But such a stable and constant climate has never existed. History has shown strong natural fluctuations over and over again. Even during my own, human time scale, the unexplained Global Cooling of the 1950-1975 period has shown that nothing is constant in our climate. GCM-algorithms based on proper physics are probably not bad at all, except may be for the modelling of clouds. Their initial conditions to run them however, might be fundamentally wrong and distorting their output.
I cannot come up with any other explanation, and if valid, this can easily be solved by tuning to e.g., these CERES data or other “known” climate (re-analysis) data from the recent past.
However, the real problem created with this analysis is, that forecasting with GCM’s has become a useless and meaningless exercise as long as we cannot reliably forecast natural changes in SWIN. For the anthropogenic part it’s pretty clear: with a growth to a maximum CO2-level of 560 ppm, even under a realistic ‘business as usual’ scenario , there is certainly no more than about 0.4oC to go.
Ad Huijser, October 2022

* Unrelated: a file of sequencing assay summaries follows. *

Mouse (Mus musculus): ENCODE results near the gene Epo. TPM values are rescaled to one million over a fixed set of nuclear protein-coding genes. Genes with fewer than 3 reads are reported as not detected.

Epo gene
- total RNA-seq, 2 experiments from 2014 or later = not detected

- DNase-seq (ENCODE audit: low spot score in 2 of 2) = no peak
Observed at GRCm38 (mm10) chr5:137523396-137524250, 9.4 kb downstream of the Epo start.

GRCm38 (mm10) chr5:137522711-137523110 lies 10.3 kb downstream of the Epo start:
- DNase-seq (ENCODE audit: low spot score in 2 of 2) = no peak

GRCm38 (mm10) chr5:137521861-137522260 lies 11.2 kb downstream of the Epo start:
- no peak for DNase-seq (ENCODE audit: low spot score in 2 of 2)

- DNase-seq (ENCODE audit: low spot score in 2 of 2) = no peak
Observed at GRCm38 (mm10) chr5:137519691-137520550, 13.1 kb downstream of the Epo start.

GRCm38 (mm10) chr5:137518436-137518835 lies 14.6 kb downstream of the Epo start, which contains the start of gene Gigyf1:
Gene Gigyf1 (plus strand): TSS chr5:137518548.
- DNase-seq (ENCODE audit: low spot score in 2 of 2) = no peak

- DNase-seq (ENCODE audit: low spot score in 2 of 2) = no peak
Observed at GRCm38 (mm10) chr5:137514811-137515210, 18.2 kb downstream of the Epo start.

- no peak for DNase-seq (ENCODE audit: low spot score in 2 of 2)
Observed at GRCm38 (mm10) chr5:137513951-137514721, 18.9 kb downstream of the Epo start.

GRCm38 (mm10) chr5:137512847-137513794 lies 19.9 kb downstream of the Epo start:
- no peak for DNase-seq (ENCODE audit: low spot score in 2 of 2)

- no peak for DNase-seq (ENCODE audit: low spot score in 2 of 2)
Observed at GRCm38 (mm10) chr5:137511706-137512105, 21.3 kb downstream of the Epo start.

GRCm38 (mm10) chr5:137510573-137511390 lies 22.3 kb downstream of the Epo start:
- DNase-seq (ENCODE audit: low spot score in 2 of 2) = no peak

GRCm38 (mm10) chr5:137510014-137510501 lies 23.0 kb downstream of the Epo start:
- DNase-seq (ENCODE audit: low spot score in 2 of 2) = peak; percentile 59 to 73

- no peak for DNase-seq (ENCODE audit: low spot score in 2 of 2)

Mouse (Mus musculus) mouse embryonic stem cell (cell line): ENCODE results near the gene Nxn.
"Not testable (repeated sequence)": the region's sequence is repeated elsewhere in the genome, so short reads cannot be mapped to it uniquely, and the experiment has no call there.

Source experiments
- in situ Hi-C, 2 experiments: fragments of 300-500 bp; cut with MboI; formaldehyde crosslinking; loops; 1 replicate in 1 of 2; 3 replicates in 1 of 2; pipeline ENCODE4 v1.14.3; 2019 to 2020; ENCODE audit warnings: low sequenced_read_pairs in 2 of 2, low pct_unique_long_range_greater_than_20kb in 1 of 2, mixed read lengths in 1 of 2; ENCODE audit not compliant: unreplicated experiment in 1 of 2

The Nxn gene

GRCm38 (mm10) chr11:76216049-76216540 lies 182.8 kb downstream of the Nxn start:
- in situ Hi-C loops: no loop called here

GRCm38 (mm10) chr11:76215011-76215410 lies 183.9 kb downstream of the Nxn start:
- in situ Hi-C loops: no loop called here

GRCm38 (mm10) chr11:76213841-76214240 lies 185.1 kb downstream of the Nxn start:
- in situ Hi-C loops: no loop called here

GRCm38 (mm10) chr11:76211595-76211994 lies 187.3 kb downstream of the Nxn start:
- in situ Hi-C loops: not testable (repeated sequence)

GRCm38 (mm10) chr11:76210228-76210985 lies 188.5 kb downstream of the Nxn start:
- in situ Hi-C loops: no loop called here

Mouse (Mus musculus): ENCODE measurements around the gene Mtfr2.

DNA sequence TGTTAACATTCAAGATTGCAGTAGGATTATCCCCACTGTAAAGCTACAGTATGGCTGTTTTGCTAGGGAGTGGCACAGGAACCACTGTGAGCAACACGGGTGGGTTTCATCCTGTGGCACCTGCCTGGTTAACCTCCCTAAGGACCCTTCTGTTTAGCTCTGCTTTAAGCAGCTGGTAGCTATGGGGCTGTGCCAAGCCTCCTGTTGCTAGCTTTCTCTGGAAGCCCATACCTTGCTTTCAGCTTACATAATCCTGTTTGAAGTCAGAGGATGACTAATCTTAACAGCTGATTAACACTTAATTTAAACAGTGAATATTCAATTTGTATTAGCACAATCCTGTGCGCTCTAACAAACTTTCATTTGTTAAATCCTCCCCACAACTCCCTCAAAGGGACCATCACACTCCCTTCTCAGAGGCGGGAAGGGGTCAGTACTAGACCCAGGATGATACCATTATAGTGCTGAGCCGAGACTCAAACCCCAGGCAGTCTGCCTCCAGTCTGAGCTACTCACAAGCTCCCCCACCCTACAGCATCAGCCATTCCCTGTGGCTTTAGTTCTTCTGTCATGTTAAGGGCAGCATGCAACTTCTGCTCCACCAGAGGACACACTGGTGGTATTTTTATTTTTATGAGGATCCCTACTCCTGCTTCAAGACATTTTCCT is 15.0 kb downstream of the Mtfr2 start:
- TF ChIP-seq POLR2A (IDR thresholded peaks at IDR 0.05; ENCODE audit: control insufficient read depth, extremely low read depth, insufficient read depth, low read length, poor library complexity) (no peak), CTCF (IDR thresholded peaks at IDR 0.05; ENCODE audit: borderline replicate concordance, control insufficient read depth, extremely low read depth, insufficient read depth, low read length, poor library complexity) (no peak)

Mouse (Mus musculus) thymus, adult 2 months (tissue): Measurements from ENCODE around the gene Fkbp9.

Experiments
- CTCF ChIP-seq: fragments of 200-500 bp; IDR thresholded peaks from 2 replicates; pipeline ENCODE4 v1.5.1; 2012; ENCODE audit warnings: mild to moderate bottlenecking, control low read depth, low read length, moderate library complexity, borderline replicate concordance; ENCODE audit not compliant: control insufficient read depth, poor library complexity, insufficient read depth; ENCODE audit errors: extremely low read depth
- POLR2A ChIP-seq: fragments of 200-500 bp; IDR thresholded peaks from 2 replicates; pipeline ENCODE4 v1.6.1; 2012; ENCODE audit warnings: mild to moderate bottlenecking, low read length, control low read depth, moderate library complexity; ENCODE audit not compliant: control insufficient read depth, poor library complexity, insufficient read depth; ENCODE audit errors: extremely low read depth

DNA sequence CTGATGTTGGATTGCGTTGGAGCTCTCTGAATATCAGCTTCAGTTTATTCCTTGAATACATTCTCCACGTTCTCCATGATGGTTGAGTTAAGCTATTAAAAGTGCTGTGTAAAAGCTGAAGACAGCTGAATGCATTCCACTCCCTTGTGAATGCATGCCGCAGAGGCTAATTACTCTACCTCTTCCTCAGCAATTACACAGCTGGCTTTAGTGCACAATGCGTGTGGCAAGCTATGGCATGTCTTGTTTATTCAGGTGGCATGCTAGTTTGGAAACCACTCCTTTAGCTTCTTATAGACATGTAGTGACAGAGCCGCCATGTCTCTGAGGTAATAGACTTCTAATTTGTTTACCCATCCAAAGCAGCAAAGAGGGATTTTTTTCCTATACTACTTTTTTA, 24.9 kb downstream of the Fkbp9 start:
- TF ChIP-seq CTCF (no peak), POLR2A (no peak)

Added after completion: In a series of posts https://wattsupwiththat.com/2022/10/21/scatterplot-sensitivity/, Willis Eschenbach recently published a number of scatterplots from 1×1-degree gridded CERES data. From these data, average climate sensitivities are calculated for solar radiation of 1/λSW = 0.16 K/W/m2, and for the greenhouse effect 1/λGHG = 0.58 K/W/m2, respectively (negative feedback signs are left out for simplicity). These values are derived by assigning surface temperatures to either pure solar (∆FGHG = 0), or the pure GHG cause (∆FSW = 0). By taking however, the relative contribution of the forcings by solar ∆FSW and GHG’s ∆FGHG with a ratio of 2.2 as derived from eq.8 in this work into account, the average climate sensitivity for all forcings can be calculated as:
1/λ = (2.2 x 1/λSW + 1 x 1/λGHG)/3.2 = 0.29 K/W/m2,
close enough to the 0.3 K/W/m2 of the inverse Planck feedback parameter, to conclude that also in Eschenbach’s analyses this Planck feedback parameter is the climate-change determining factor.
- See for a summary, https://klimaatgek.nl/wordpress/2020/12/01/de-zon-en-de-opwarming-van-nederland/#more-6953 (In Dutch but on-site translation by Google-translate available)
- A. Huijser (2021), https://www.clepair.net/clouds-AdHuijser.pdf
- A. Huijser (2022), https://wattsupwiththat.com/2022/02/21/outside-the-black-box/
- W. Eschenbach (2022), https://wattsupwiththat.com/2022/09/08/the-ceres-data/
- W.A. van Wijngaarden and W. Happer (2021), Relative Potency of Greenhouse Molecules, https://arxiv.org/abs/2103.16465v1
- IPCC_AR6_WGI_Full_Report, A.4.4.
- S. C. Sherwood, et al. (2020). An assessment of Earth’s climate sensitivity using multiple lines of evidence, Reviews of Geophysics, 58, https://doi.org/10.1029/2019RG000678
November 7, 2022